New year, new me. At least that is something we tell ourselves every time the clock announces the beginnings of a calendar. But before you embark on crafting a list of new year’s resolution, it is wise to finish 2020 and welcome 2021 with a fresh, clean note. And yes, we’re specifically referring to the overflowing mess that is your wardrobe and closet (or your spouse’s and children’s). Keep scrolling as we share with your 10 tips to organise and declutter your wardrobe and even earn some cash while you’re at it.
It might seem counter-intuitive to make a mess when we are trying to organise. But if you have watched any home organising shows such as Tidying Up With Marie Kondo or Get Organised With The Home Edit, you will realise that their first step is always to empty the drawers and place the contents into a giant heaping pile in the middle of the room. This is to help you get a sense of the magnitude of your collection and set the tone of the decluttering process, which brings us to our next point…
After facing the mountain of clothes that you’ve collected in 2020 and earlier, think about the outcome you want to achieve. Setting intentions such as whether to reduce your collection by half or to really edit what you own to just the same few pieces you always fall back on will shape your plans to make the decluttering process easier.
Now it is time to tackle the pile by creating multiple categories. This can be as simple as sorting your clothes and accessories into “keep” and “throw” sections. If you have a lot of material to sort through, we recommend keeping the categories limited first so that you can properly identify what you want to keep without having to worry about the next course of action with the unwanted stuff yet.
Some considerations on what to keep/throw could be whether or not they fit and flatter, if you have worn them in the past six months or if they’re damaged and you have no inclination to get them fixed. This is also where you get your damaged clothing and accessories that you want to keep mended and fixed (and actually do it).
Now that you have decided what to keep, it is time to put them back properly. As your wardrobe is now empty due to contents being emptied earlier, take the opportunity to give the closet a good vacuum and wipe down to clear dust, silverfish and unwanted pests. Any broken hinges, dividers, rods and the like should also be fixed.
Before stowing your keep pile back into the cleaned wardrobe, you should take the opportunity to get the right equipment for your storage needs. For example, choosing the right hangers will ensure that your clothes are more organised. In addition, any plastic dust cover from the dry cleaners should be discarded as they trap moisture that can damage your clothes. Use a garment bag made with a breathable material instead. Finally, replace the closet dehumidifier and wardrobe fresheners.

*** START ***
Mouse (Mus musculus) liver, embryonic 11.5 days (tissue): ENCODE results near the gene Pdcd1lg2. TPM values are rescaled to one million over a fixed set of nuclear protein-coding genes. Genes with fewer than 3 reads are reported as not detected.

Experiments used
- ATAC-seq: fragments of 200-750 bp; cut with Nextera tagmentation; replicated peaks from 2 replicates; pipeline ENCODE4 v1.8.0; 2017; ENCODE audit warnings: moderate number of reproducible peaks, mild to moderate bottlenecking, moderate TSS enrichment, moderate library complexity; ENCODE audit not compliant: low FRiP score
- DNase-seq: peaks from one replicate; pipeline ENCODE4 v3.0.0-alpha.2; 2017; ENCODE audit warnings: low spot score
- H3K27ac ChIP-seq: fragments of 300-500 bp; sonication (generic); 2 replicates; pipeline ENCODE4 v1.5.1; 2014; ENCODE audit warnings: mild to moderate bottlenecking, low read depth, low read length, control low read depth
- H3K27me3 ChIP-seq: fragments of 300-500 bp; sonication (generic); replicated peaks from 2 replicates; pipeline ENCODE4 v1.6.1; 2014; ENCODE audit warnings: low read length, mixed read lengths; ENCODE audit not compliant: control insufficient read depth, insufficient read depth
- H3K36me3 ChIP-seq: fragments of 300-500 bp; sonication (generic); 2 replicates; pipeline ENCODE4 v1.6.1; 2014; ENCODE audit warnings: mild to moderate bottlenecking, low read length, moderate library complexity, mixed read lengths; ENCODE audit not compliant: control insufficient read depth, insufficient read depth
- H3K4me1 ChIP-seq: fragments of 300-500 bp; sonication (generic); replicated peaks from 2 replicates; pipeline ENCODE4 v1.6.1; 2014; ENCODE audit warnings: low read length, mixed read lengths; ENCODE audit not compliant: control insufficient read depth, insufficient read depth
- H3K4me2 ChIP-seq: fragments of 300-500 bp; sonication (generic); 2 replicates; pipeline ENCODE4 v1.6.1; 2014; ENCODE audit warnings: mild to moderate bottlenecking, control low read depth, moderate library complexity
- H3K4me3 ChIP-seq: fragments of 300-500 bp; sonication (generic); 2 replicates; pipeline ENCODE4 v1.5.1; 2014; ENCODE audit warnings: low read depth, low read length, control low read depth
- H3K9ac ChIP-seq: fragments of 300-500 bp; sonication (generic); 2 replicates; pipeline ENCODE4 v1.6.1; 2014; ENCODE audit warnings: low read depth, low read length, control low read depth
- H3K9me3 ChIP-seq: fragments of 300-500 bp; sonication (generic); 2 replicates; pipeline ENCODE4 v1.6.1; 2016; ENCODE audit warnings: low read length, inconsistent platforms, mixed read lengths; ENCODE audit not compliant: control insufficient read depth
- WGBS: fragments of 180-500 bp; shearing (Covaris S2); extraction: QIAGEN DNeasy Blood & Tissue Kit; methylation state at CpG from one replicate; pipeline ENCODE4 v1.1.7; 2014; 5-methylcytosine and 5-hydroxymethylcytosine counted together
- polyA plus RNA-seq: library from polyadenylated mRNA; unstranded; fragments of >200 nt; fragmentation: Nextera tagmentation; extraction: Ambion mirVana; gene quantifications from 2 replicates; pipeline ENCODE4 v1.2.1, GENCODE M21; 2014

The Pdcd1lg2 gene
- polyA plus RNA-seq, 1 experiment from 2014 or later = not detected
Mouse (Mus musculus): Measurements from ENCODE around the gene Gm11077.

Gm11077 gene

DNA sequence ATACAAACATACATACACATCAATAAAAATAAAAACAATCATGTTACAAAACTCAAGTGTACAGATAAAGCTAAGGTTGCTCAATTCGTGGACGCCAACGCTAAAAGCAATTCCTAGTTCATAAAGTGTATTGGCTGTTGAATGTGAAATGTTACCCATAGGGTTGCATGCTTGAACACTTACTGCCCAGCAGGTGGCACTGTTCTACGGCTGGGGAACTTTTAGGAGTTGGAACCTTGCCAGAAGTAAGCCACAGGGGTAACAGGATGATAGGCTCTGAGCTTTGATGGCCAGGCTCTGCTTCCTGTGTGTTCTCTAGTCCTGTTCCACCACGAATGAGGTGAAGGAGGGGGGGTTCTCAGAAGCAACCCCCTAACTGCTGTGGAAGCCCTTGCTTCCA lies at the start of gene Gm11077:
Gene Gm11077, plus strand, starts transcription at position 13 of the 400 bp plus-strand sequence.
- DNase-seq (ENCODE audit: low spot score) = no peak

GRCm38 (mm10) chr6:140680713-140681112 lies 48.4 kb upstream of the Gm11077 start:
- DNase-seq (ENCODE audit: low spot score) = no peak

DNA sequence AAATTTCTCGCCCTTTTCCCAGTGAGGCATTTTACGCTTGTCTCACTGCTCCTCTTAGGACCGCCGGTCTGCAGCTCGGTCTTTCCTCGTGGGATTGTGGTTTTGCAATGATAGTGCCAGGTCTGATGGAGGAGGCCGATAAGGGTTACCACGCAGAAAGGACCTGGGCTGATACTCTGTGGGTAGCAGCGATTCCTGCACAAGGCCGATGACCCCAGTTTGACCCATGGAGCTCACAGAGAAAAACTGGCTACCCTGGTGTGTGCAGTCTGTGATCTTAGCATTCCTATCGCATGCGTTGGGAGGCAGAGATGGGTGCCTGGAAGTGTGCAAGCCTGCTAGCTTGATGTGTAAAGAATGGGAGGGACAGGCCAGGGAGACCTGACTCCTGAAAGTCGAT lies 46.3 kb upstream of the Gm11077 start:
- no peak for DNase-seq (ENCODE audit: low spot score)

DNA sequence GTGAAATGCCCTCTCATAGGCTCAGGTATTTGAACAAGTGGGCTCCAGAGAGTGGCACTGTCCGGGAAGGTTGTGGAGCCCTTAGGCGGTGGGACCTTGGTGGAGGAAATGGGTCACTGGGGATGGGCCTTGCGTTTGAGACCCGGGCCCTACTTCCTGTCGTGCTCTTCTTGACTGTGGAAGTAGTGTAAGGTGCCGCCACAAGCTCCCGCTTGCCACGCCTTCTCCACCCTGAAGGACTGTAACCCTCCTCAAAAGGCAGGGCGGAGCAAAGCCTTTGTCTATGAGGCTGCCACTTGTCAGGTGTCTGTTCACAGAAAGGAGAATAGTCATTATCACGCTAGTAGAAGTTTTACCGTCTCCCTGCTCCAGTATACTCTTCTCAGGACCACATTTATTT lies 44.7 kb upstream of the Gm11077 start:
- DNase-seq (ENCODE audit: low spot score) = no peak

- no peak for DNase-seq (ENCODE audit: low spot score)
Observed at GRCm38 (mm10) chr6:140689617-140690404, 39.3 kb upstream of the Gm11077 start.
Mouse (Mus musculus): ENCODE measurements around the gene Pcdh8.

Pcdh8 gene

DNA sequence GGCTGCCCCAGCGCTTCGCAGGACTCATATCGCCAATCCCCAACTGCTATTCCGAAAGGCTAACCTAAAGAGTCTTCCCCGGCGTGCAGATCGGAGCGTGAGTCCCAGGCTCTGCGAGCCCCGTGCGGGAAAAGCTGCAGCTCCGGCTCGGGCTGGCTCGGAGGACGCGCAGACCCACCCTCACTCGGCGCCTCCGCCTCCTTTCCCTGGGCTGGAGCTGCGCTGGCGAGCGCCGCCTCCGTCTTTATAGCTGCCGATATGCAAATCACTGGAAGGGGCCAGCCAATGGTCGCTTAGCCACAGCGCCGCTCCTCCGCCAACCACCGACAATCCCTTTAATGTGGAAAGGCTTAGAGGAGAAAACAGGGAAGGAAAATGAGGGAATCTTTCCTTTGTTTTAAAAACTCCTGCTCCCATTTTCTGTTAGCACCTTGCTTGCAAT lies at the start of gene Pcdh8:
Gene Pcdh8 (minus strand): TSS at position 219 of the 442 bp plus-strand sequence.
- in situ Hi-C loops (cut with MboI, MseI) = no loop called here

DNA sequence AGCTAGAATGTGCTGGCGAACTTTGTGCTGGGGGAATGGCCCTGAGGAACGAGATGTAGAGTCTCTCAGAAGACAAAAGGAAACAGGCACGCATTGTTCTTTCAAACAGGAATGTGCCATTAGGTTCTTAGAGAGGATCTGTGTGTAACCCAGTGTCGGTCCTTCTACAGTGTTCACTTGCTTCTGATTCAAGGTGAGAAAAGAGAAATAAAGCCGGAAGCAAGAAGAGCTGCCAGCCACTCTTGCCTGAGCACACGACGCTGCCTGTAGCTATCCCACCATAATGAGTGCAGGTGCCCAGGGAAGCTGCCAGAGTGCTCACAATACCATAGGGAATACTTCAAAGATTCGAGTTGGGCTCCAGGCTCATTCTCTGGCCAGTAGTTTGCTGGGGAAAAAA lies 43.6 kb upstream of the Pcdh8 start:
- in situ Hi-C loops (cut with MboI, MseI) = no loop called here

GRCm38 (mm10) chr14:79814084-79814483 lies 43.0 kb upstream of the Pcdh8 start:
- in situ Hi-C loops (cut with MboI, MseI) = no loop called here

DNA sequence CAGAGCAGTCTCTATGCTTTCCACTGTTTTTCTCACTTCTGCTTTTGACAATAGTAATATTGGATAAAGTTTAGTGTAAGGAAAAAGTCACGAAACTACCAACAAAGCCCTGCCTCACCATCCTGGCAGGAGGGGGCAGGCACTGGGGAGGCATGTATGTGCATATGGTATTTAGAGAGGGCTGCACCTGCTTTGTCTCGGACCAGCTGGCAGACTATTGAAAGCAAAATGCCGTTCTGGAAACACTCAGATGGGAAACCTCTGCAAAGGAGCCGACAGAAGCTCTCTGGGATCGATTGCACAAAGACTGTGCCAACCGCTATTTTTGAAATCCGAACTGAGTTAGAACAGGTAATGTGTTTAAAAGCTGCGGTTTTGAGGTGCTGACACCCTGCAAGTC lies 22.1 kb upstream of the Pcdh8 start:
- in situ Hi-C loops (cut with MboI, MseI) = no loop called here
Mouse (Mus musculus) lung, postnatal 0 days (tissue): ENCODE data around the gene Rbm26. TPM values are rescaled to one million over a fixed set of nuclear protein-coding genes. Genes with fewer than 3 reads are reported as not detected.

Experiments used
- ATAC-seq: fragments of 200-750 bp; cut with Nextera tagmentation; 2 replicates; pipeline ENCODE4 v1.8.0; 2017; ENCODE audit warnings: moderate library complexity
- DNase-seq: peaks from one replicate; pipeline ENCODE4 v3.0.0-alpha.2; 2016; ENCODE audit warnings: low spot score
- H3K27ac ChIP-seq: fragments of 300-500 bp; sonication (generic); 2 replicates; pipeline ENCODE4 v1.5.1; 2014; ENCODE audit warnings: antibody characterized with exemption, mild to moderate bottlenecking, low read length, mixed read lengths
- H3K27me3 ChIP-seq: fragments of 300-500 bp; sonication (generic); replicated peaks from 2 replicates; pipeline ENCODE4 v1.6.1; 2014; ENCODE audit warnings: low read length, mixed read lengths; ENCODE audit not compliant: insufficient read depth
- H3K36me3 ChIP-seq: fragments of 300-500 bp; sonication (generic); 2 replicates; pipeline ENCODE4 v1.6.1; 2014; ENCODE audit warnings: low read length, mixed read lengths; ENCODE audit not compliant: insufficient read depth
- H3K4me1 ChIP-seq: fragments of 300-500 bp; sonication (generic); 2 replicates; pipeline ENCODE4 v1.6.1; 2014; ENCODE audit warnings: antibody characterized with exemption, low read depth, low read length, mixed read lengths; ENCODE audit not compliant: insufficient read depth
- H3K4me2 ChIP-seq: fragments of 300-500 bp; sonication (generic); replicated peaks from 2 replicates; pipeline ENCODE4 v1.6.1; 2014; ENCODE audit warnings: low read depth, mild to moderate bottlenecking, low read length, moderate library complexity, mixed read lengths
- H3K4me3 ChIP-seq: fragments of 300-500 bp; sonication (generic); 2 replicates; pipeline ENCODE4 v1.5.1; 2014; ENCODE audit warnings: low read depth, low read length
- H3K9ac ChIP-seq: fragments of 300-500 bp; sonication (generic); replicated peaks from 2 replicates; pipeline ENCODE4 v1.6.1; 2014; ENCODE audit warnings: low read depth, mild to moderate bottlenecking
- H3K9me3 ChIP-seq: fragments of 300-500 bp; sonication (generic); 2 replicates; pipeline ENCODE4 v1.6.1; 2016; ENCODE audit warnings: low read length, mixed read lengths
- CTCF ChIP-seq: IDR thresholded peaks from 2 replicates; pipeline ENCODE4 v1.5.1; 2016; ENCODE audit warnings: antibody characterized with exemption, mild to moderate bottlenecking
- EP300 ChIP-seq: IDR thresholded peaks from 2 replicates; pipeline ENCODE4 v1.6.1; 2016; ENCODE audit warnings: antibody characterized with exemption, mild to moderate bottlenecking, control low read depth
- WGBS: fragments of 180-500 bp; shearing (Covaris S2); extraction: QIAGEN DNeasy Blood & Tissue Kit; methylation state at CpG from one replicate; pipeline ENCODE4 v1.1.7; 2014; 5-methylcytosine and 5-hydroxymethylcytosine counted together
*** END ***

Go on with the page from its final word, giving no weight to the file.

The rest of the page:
Once these are done, you can put your beloved clothing, shoes, accessories and jewellery back in their home.
With the throw pile, there are many ways to deal with it. Discarding is the first of them. While it is the most convenient and straightforward method to deal with the unwanted items, do consider the following points first. Also, ensure that your discards will not become a physical or fire hazard for yourself and your neighbours.
You can give your unwanted (but wearable) clothing a new lease of life by donating them to people or causes who can use them. These places include charities such as The Salvation Army and Metta Welfare Association as well as recycling initiatives like H&M and the Wacoal Bra Recycling program.
Upcycling turns your clothing into other usable items. For example, an old towel can be cut up and be used as a hand towel or a cleaning rag while a T-shirt can be repurposed as a hair turban to dry wet hair. You could even transform a blouse into a tank top. A quick search on YouTube or Pinterest will yield many simple DIY upcycling ideas.
If you and your friends have gotten on this wardrobe decluttering journey together, another option is to do a swap. This refers to swapping clothing and try them on – essentially shopping each other’s collections. And who knows, you might even discover a new style you fancy along the way. The Fashion Pulpit is another avenue to do fashion swaps.
You had parted with hard-earned money for these preloved clothing and accessories, so why not resell them and recoup some moolah? Websites such as Carousell and Refash are accessible ways to sell your preloved items. Else, you could post it on your social media and see if anyone in your social circle is happy to pick them up.
This article was first published in Women’s Weekly.